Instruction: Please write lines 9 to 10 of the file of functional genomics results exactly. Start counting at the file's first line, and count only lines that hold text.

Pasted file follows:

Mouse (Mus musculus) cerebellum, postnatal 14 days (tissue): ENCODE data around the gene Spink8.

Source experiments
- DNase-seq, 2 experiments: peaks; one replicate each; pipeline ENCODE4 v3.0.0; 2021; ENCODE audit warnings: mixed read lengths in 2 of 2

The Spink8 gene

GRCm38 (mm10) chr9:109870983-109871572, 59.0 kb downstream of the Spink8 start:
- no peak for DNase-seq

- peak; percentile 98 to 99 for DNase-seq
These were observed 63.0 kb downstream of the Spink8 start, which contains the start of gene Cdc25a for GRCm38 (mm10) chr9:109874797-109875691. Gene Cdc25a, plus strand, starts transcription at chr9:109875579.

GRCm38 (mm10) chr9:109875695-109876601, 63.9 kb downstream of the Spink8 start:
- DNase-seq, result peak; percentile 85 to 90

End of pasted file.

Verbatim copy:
GRCm38 (mm10) chr9:109875695-109876601, 63.9 kb downstream of the Spink8 start:
- DNase-seq, result peak; percentile 85 to 90